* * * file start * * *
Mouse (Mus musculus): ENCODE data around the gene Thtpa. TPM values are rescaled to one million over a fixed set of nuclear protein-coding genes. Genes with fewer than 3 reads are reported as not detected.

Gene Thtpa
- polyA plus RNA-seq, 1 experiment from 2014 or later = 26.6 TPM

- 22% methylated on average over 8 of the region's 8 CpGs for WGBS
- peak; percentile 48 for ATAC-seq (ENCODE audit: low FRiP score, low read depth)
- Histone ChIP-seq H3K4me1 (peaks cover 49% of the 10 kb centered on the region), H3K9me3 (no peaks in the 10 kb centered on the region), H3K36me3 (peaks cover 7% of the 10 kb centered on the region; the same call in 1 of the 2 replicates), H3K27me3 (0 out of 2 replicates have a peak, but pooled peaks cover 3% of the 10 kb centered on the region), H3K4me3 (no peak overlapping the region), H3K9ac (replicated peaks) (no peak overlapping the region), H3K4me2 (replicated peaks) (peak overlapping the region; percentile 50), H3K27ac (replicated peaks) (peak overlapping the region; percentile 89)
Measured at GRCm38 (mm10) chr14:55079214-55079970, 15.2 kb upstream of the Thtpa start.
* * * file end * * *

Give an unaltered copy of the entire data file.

Mouse (Mus musculus): ENCODE data around the gene Thtpa. TPM values are rescaled to one million over a fixed set of nuclear protein-coding genes. Genes with fewer than 3 reads are reported as not detected.

Gene Thtpa
- polyA plus RNA-seq, 1 experiment from 2014 or later = 26.6 TPM

- 22% methylated on average over 8 of the region's 8 CpGs for WGBS
- peak; percentile 48 for ATAC-seq (ENCODE audit: low FRiP score, low read depth)
- Histone ChIP-seq H3K4me1 (peaks cover 49% of the 10 kb centered on the region), H3K9me3 (no peaks in the 10 kb centered on the region), H3K36me3 (peaks cover 7% of the 10 kb centered on the region; the same call in 1 of the 2 replicates), H3K27me3 (0 out of 2 replicates have a peak, but pooled peaks cover 3% of the 10 kb centered on the region), H3K4me3 (no peak overlapping the region), H3K9ac (replicated peaks) (no peak overlapping the region), H3K4me2 (replicated peaks) (peak overlapping the region; percentile 50), H3K27ac (replicated peaks) (peak overlapping the region; percentile 89)
Measured at GRCm38 (mm10) chr14:55079214-55079970, 15.2 kb upstream of the Thtpa start.